Use this URL to cite or link to this record in EThOS: http://ethos.bl.uk/OrderDetails.do?uin=uk.bl.ethos.586584
Title: Exploring the experiences of siblings of young people diagnosed with an 'eating disorder'
Author: Moses, Davina
Awarding Body: University of East London
Current Institution: University of East London
Date of Award: 2013
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Abstract:
Background and Aims: Research focused on the families of children and adolescents diagnosed with an ‘eating disorder’ has long suggested an impact on the family and individual family members. It is increasingly acknowledged through research and clinical practice that siblings can play an important part in the support and recovery of young people diagnosed with an ‘eating disorder’. However, less is known about the views of siblings in this context and the ways in which they might experience the situation. The use of the sibling perspective in qualitative psychological research is emerging however, a limited number of studies specific to the field of ‘eating disorders’ have used such methods. The current study therefore aimed to find out what siblings said about the experiences of living with a brother or sister diagnosed with an ‘eating disorder’. The study aimed to hear about their experiences; the ways in which they felt the situation might impact on their lives; and their views about professional support. Method: Semi-structured interviews were carried out with six siblings all aged between 11 and 18 years. All had a sibling diagnosed with an ‘eating disorder’ who had, or was receiving professional support for this. Verbatim interview transcripts were analysed using Thematic Analysis. Results: The analysis produced five main themes. These were: ‘Making sense of it all’; “Home’s not how I remember”; “It impacts me too’; “To talk or not to talk?”; and “Life goes on”. A description of these themes and associated sub-themes is presented. Conclusion: Siblings report experiencing impact in a number of aspects of their lives and within family life. The results of the analysis offer support for previous findings within the sibling literature and further justify the need for on-going, wider research using sibling accounts. Clinical implications and directions for future research are discussed.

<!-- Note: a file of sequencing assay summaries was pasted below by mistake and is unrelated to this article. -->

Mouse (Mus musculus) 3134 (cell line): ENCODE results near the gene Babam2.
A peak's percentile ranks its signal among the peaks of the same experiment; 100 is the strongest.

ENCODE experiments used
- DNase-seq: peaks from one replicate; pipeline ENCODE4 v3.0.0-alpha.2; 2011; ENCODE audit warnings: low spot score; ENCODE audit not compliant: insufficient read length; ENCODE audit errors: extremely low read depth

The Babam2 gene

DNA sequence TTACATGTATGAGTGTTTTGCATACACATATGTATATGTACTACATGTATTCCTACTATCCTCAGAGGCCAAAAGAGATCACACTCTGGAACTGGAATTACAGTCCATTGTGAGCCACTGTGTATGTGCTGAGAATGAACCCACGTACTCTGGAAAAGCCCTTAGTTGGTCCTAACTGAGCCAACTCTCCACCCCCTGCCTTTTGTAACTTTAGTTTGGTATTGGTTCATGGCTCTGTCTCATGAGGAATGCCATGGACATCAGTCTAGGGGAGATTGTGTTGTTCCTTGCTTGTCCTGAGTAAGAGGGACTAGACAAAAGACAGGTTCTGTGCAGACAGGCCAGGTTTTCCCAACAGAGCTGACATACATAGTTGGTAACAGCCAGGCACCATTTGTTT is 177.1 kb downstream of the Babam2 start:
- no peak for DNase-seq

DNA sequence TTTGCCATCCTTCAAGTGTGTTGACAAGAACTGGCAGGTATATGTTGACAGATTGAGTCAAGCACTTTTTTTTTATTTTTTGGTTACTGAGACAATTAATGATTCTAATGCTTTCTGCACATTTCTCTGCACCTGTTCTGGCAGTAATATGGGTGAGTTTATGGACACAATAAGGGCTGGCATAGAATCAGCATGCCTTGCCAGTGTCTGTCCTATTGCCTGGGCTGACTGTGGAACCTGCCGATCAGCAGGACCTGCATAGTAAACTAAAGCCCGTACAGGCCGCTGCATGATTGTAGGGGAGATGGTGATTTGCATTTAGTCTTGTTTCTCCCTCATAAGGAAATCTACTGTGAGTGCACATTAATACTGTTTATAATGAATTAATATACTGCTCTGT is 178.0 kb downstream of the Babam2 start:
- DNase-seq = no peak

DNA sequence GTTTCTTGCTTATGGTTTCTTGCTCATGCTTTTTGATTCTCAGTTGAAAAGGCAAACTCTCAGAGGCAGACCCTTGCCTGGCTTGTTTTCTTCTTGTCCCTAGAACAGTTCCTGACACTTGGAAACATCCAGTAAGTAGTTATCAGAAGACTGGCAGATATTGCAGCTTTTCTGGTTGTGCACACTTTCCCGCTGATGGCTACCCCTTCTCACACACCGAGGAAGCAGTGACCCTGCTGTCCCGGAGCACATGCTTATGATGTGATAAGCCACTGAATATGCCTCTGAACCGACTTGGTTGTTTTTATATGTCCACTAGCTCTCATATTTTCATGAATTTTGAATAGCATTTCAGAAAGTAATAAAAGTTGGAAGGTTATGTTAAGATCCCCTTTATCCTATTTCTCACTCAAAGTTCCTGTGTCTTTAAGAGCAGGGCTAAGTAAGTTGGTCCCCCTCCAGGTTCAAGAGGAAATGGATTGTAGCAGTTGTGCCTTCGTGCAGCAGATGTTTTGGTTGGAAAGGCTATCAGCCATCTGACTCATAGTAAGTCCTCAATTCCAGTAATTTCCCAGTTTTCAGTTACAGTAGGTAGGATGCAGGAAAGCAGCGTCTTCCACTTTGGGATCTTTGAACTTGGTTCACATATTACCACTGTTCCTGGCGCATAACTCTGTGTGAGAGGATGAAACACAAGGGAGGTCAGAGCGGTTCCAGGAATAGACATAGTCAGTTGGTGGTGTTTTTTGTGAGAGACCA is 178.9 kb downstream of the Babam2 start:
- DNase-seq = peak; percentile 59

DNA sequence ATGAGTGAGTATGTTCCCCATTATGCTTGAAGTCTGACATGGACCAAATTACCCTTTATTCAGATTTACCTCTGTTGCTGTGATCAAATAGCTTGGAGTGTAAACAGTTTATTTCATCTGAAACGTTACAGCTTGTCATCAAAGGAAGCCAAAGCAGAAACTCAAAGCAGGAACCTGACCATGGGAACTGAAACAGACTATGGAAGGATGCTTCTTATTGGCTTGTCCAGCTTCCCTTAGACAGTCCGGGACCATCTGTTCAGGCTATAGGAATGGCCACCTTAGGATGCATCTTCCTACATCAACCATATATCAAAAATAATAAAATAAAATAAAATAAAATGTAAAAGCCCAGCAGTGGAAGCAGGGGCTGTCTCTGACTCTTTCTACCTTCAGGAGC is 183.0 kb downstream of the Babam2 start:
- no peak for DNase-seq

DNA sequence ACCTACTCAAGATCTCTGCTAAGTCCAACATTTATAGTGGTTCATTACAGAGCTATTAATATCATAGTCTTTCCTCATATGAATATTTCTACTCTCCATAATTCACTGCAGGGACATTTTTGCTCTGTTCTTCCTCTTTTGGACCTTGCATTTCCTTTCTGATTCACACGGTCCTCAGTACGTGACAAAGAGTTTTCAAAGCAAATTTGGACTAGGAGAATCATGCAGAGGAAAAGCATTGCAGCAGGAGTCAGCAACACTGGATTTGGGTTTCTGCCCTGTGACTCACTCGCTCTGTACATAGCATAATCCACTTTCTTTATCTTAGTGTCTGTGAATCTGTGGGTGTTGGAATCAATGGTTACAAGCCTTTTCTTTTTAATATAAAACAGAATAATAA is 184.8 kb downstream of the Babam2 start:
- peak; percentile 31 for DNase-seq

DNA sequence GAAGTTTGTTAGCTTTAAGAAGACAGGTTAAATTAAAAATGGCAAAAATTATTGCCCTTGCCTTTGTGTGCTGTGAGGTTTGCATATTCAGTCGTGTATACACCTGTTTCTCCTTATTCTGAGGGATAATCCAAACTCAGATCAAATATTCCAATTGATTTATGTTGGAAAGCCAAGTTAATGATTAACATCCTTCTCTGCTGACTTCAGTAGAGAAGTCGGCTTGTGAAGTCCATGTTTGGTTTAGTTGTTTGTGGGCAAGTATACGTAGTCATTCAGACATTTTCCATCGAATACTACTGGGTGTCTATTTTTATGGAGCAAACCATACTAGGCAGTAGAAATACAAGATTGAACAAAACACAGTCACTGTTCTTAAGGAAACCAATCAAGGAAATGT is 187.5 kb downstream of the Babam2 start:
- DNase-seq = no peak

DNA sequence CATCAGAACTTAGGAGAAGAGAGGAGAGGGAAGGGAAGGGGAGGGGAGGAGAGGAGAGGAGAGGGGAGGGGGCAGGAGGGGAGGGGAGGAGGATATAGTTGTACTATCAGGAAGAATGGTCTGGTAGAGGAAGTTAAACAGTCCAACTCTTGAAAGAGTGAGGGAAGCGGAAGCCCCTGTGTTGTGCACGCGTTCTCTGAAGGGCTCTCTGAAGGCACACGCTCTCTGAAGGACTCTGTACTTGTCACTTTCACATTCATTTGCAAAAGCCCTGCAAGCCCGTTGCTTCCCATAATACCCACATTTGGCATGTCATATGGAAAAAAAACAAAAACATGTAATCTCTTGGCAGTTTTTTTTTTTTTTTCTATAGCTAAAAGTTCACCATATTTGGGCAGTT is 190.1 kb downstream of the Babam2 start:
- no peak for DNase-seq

Supervisor: Not available Sponsor: Not available
Qualification Name: Thesis (D.Clin.Psych.) Qualification Level: Doctoral
EThOS ID: uk.bl.ethos.586584  DOI: Not available
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